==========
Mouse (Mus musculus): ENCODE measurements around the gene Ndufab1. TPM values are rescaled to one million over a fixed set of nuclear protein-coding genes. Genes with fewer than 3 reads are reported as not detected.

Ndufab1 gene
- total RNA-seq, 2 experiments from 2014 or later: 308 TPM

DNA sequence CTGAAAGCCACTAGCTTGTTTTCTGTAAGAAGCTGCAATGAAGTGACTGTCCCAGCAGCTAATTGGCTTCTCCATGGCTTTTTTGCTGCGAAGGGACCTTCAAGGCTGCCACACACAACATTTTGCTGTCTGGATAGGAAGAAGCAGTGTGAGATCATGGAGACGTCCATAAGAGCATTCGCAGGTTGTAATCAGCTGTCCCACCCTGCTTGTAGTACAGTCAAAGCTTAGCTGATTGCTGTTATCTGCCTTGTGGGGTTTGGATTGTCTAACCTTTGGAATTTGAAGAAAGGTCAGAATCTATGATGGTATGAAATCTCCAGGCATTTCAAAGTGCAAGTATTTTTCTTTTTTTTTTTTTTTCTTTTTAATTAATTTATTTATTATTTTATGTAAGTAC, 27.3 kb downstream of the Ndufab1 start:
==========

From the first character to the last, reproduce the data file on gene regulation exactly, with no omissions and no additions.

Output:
Mouse (Mus musculus): ENCODE measurements around the gene Ndufab1. TPM values are rescaled to one million over a fixed set of nuclear protein-coding genes. Genes with fewer than 3 reads are reported as not detected.

Ndufab1 gene
- total RNA-seq, 2 experiments from 2014 or later: 308 TPM

DNA sequence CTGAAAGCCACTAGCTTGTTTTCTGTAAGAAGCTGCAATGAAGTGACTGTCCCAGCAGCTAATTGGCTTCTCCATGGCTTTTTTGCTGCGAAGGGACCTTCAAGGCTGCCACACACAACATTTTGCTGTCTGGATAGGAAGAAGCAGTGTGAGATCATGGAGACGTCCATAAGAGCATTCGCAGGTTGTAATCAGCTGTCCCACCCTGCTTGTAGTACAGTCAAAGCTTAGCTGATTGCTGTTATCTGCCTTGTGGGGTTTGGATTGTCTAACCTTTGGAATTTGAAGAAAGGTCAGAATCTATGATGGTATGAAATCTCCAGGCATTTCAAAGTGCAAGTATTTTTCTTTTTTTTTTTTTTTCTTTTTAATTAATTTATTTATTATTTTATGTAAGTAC, 27.3 kb downstream of the Ndufab1 start: